But, my divergence continued rapidly. After the third grade, I began to clearly see myself as being different than everyone else in more ways than a few. My mom pulled us out of the local Baptist church where a lot of kids from school went, and put us into a Holy Roller church some twenty miles away from where we lived, where the only other kid my age most Sundays was the pastor’s kid, and he was weird and contemptuous of everything and everyone. I barely got along with him. I hung out with him by default.

Then, the issues brought into the family by my two older adopted brothers seemed to be reaching a breaking point, as my dad was constantly fighting with my oldest brother. One day, in 1984, when I was eight, R got in a fight with my mom over a friend who sold drugs, and he hit her, and my mom called my dad who came racing home, threw a tea jar at R, and then chased him off with his pistol. I knew this wasn’t happening to other kids, because I’d started to kind of befriend a kid who lived across the street from me who was a year younger than me.

However, I still thought that my weirdness and being different than other kids was socially accepted, that the other kids more or less took me as I was, and I continued to speak up a lot in class and participate in cafeteria and recess chit chat as much as I could.

I would like to think that a break took place inside my consciousness when I started to hit puberty. It was more than just the usual painfully shy self awareness, and the awkwardness of adapting to a changing body. It was as if my very core personality changed drastically. At this point, I knew that I was a much older person on the inside who didn’t want to spend the next six to ten years continuing to clown around and try to fit in with the kids around me. Only, I didn’t hold this close enough to me to make it happen.

Sometimes I wish the break had never occurred, and I’d remained an oblivious boy/man like this kid I knew in college who kept popping up in a bunch of my classes. He would ask the dumbest questions, and had no self awareness whatsoever. But, he integrated socially with a fraternity, drove a jeep, and had a girlfriend. What good is trying to be your true self if your true self scares almost everyone away?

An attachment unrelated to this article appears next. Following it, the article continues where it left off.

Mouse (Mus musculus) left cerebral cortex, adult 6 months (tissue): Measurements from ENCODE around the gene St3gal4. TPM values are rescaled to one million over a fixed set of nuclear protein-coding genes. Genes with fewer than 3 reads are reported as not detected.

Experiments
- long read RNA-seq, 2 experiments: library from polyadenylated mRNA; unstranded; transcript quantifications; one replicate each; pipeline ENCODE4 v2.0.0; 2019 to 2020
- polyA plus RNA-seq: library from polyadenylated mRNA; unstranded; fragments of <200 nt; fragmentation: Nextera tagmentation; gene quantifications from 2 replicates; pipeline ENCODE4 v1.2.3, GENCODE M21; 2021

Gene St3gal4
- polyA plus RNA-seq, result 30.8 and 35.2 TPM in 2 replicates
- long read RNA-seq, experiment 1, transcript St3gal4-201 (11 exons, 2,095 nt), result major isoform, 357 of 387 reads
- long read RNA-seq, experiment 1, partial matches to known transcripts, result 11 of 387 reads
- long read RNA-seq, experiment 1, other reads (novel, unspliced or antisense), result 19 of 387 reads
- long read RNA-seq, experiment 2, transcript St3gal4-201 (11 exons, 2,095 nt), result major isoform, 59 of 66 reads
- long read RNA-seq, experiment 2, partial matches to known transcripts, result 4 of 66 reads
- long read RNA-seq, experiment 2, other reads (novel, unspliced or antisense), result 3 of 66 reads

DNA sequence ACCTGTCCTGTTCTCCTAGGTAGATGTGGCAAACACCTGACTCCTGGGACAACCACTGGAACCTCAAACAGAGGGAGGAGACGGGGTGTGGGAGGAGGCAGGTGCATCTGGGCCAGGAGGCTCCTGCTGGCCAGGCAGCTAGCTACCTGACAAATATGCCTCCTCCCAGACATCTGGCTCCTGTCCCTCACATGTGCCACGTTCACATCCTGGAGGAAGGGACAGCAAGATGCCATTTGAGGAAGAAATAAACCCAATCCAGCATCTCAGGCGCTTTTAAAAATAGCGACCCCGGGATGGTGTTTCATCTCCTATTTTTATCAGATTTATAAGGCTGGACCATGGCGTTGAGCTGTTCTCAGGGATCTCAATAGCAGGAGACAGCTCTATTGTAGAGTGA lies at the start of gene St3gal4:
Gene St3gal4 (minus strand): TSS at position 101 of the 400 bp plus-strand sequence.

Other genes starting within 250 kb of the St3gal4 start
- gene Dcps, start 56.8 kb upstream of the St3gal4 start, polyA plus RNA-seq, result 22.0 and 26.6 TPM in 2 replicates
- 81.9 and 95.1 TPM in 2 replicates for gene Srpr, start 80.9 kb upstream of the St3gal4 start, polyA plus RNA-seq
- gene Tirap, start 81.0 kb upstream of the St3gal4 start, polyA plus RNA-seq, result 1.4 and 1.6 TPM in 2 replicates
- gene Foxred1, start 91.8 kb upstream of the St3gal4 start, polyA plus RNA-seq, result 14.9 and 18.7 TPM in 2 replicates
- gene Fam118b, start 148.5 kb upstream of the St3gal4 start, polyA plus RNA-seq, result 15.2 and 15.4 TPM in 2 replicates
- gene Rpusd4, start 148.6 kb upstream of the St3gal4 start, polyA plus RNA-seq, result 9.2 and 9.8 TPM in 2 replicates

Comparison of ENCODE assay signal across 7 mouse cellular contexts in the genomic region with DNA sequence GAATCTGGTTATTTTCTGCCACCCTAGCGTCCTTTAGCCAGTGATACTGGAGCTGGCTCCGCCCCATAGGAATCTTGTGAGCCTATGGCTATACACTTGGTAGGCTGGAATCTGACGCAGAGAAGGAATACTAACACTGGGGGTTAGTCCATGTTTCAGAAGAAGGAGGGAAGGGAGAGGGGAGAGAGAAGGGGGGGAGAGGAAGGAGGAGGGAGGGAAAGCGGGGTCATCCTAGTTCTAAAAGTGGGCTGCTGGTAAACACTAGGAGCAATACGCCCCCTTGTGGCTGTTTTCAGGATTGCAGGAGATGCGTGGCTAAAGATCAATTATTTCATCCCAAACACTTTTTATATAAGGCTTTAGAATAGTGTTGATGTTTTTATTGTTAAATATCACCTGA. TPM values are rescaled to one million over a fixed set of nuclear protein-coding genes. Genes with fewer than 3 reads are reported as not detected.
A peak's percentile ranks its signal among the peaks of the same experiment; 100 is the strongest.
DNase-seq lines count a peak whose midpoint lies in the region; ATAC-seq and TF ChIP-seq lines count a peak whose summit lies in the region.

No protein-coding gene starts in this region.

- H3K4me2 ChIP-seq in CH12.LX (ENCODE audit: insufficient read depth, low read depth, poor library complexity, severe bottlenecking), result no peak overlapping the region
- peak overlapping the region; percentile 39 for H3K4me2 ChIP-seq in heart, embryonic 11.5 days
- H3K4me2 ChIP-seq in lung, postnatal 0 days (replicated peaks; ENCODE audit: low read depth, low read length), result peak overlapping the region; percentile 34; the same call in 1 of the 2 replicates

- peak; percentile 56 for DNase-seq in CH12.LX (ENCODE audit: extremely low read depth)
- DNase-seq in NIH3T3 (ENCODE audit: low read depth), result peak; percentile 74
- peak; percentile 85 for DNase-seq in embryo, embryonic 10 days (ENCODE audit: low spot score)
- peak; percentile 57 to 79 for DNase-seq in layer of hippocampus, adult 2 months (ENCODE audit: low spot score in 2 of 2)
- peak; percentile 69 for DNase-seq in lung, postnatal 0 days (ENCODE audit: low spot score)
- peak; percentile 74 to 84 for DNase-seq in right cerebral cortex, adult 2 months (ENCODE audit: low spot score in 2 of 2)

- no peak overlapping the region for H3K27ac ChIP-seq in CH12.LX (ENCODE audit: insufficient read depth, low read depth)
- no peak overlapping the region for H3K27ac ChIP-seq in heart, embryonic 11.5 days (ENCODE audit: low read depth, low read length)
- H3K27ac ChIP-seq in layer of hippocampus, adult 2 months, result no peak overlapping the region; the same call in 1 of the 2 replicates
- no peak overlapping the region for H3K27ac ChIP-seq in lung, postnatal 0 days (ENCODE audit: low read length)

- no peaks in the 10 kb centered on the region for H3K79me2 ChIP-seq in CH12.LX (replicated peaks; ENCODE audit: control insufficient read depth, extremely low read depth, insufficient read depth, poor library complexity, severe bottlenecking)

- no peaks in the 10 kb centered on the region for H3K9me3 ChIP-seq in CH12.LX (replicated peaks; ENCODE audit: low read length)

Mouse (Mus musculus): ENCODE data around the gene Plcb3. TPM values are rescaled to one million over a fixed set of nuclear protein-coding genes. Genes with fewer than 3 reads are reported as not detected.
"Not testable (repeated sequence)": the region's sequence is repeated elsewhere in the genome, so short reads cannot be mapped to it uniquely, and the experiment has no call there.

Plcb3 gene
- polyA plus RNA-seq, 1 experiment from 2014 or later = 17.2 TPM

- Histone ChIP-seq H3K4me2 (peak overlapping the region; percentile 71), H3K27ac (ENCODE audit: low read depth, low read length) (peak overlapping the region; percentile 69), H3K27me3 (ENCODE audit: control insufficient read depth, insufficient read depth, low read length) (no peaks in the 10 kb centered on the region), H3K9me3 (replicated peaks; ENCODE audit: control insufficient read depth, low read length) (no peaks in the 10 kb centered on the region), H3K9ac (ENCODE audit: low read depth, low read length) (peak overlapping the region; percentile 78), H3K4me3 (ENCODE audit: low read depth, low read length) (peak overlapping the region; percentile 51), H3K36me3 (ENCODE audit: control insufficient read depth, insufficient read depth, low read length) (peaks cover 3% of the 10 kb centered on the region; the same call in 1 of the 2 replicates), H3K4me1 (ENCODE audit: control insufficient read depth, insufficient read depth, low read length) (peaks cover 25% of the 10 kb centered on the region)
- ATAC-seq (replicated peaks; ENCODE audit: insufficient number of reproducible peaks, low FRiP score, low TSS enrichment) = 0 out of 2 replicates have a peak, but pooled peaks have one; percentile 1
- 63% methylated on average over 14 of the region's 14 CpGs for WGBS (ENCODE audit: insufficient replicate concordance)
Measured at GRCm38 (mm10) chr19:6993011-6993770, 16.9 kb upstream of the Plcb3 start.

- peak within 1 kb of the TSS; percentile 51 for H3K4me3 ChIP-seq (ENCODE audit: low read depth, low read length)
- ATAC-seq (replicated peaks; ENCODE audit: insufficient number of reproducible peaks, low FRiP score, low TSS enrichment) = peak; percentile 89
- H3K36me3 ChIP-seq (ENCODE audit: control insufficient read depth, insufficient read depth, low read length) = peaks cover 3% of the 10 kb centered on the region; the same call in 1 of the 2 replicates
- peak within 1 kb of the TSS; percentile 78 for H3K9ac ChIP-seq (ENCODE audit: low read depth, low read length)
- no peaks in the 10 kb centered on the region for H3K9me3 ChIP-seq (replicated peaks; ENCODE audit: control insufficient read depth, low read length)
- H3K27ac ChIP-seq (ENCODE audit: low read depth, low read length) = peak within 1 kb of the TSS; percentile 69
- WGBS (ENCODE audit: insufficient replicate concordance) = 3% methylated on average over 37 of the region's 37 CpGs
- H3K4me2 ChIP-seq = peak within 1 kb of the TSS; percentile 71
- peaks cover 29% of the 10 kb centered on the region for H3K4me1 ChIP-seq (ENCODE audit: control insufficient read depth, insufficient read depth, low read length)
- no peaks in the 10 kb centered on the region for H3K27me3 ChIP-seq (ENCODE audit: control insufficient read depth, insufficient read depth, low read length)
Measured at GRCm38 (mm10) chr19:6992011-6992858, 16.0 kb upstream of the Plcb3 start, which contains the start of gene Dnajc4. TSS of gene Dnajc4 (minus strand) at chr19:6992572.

I see this happen every time we go to church. The pews fill up around my wife and me. People will sit as close to the aisle as possible on her side, and people will cram into pews in front and behind us so they don’t have to sit next to me. People will perfunctorily smile and nod when I try to greet them, like they are making a huge effort to be polite. And then, when they see anyone at all behind me, their faces light up, and they exclaim with delight just how happy they are to see those other people.

How do I change this narrative? It’s not like I haven’t tried. I participate in social events outside of church, and briefly, it feels like I might be making friends. And then, a couple weeks away, getting busy with trying to get the house ready or attending a wedding. And, it’s like I’m visiting for the first time, only it’s worse.

The story of my life has been one of forever trying to adjust socially with wherever I land, and finding people much less than receptive to me than I would have expected. For me, “just be yourself” never works. If anything, that is the sure ticket to scaring away everyone. Just being someone else seems to work better when it comes to being around other people.